Longtime Hab fans...did Serge lose a step or at least some speed, IYO, after his leg injury?

Actually that's injuries not injury. He shattered his ankle, was off for a year came back and shattered the same ankle within a few weeks.

And yes he lost a step. According to me Savard was as good as Orr before those injuries. He had everything Orr had. He went from a generational talent to a regular superstar. He was great.

bsl 09-28-2012 09:43 AM

Quote:

Originally Posted by BeliveauFan4ever (Post 54609813)
Watching the Summit Series this evening made me wonder.

Longtime Hab fans...did Serge lose a step or at least some speed, IYO, after his leg injury?

I seem to recall he was a terrific skater as a rookie...not that he wasn't a very good skater in '72 and the years following.

I was just 7 when he broke into the NHL, so my recollections are less than great and I never saw him play, in person.

:help: Anyone?

Savard did lose a step, but he was still better and smarter than any D of his generation except Orr.

Robinson was truly great. Lapointe was superb. But the MAN was Savard. He was the most calm, collected, and competent D man I have ever seen. He NEVER lost the puck in our zone. Never.

I think Savard was close to Orr level if he had not broken both of his legs.

Edit: Sorry, same leg twice as poster above said.

bsl 09-28-2012 09:45 AM

Quote:

Originally Posted by onice (Post 54622249)
Actually that's injuries not injury. He shattered his ankle, was off for a year came back and shattered the same ankle within a few weeks.

And yes he lost a step. According to me Savard was as good as Orr before those injuries. He had everything Orr had. He went from a generational talent to a regular superstar. He was great.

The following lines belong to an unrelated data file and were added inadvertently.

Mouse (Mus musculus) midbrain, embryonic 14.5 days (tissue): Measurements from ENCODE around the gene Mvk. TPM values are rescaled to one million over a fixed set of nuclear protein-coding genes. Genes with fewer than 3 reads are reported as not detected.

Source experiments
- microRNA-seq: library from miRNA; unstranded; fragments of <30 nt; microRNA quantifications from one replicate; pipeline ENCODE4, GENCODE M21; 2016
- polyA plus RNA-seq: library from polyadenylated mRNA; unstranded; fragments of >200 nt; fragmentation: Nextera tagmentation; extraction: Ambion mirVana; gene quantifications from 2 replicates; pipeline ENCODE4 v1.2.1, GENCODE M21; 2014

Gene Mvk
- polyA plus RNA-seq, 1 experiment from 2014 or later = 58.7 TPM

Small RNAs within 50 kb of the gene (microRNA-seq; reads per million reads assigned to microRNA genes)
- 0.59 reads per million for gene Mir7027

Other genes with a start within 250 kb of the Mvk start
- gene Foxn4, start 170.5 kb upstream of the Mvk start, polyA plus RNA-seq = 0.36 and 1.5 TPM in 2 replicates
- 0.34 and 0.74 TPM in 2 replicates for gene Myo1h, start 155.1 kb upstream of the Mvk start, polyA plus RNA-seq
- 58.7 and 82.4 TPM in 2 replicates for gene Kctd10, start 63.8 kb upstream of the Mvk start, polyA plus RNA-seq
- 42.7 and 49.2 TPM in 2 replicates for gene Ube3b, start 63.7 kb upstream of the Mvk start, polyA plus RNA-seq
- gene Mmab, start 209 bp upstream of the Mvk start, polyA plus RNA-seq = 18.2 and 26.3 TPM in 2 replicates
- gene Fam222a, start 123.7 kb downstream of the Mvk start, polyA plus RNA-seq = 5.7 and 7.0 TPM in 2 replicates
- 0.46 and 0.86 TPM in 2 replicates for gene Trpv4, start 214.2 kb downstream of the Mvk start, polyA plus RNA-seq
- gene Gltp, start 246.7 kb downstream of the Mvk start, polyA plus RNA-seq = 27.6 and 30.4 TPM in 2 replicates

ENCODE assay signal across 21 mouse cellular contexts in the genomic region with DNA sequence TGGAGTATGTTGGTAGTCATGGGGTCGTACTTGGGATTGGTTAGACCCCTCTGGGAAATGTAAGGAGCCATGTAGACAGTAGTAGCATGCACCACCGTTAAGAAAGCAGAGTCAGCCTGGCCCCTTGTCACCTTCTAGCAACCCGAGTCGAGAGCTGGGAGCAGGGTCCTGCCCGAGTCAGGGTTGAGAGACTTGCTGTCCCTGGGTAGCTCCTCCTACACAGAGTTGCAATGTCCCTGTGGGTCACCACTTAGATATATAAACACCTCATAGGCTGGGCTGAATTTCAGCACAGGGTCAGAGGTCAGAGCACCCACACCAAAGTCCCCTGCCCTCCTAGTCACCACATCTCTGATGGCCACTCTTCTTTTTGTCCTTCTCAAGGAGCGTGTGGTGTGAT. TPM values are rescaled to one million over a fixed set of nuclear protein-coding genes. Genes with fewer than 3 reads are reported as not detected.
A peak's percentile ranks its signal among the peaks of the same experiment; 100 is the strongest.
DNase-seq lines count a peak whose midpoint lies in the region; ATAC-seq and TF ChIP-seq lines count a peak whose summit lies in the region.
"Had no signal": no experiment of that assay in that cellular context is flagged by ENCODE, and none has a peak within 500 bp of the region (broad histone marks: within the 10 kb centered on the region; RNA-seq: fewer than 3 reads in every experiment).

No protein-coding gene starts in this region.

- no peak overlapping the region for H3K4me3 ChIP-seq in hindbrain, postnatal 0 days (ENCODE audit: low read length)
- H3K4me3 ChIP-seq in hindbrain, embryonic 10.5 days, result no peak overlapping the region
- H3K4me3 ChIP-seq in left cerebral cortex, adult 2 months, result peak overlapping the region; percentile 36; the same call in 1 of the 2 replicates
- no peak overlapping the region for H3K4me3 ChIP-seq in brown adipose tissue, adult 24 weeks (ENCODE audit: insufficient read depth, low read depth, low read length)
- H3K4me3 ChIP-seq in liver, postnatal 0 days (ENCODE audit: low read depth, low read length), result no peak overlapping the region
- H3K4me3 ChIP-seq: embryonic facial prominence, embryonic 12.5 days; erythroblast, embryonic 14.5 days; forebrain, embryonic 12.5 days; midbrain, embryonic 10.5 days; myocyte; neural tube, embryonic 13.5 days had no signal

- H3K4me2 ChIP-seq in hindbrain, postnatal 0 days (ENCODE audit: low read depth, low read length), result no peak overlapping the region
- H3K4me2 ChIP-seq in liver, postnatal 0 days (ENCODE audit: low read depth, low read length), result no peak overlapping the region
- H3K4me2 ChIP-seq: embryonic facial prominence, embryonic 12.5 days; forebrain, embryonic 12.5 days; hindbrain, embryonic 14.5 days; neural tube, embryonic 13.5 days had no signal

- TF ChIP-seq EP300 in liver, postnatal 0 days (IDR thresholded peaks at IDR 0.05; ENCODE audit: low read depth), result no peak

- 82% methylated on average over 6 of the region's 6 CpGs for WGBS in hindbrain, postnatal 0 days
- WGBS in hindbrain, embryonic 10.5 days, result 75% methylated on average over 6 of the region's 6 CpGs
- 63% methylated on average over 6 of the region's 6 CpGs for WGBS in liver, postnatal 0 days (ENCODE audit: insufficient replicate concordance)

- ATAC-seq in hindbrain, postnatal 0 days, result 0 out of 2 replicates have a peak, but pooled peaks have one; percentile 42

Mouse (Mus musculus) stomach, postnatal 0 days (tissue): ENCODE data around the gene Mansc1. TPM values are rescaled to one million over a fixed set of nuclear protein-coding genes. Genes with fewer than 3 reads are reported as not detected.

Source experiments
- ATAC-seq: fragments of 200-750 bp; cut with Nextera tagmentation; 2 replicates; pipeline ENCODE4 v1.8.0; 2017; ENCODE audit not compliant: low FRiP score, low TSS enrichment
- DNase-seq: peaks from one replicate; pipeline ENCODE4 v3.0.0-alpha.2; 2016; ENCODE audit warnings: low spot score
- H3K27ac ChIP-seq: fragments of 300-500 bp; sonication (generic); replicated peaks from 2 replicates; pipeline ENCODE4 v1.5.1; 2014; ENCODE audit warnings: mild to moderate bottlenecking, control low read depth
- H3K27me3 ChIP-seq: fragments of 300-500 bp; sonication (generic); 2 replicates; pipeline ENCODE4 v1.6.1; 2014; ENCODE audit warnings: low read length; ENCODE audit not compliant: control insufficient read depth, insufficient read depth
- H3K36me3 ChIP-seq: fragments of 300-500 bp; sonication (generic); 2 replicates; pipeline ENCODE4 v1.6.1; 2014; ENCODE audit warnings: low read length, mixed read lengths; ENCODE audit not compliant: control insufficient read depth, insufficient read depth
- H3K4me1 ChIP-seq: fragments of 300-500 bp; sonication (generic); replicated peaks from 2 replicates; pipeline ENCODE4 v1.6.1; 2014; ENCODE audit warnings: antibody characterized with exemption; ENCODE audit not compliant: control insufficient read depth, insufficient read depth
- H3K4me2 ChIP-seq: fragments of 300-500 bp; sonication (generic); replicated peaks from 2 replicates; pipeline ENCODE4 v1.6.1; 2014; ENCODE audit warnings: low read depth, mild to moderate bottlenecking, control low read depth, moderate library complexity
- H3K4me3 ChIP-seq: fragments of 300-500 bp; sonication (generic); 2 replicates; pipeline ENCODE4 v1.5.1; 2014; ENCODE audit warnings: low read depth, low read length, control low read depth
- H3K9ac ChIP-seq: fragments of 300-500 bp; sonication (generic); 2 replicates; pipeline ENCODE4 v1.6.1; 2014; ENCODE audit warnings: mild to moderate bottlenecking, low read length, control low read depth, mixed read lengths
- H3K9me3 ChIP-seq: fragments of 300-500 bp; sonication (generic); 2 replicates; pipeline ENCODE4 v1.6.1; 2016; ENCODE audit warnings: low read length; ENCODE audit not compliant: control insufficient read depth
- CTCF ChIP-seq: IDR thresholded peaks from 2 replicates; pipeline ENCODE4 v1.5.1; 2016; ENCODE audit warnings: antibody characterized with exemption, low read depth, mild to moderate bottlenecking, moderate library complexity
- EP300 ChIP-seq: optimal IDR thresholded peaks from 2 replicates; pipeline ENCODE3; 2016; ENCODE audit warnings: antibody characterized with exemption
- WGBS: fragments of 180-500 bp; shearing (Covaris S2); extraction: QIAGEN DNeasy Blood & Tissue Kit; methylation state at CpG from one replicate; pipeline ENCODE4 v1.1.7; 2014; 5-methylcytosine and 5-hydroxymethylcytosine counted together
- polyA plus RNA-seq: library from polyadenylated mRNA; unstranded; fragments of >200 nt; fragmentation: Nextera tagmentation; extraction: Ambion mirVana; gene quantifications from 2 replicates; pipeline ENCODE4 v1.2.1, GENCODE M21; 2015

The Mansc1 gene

I compared to Orr as well, without seeing your post. That's how good Savard could have been I think, almost as good as Orr, maybe even better in his own end. Maybe.

bsl 09-28-2012 09:56 AM

Quote:

Originally Posted by thom (Post 54621933)
After the 74-75 season he was never the same he had one knee and his point total was poor.Look at the stats nothing to look at.Poor Serge was also booed heavily in montreal in his final 3 seasons

Yeah. Right. We booed Lafluer as well sometimes. (Actually I never did, I don't boo.) But Habs fans were incredibly spoiled then.

Savard adjusted his game the last few years and became one of the most dependable D zone Dman I have ever watched play.

We could only dream of having Savard, adjusted for today's game, in our D lineup now. He was a tremendous hockey player.

toshiro 09-29-2012 09:50 AM

Quote:

Originally Posted by onice (Post 54622249)
Actually that's injuries not injury. He shattered his ankle, was off for a year came back and shattered the same ankle within a few weeks.

And yes he lost a step. According to me Savard was as good as Orr before those injuries. He had everything Orr had. He went from a generational talent to a regular superstar. He was great.

No offense but to compare anyone with Orr is ridiculous. Paul Coffey was compared to Orr after scoring 46 in one year and said the comparison was ridiculous. Orr wasnt just about speed. He was amazing. Orr Lemieux Gretzky Howe Richard

Estimated_Prophet 09-29-2012 11:27 AM

Quote:

Originally Posted by bsl (Post 54634873)
Savard did lose a step, but he was still better and smarter than any D of his generation except Orr.

Robinson was truly great. Lapointe was superb. But the MAN was Savard. He was the most calm, collected, and competent D man I have ever seen. He NEVER lost the puck in our zone. Never.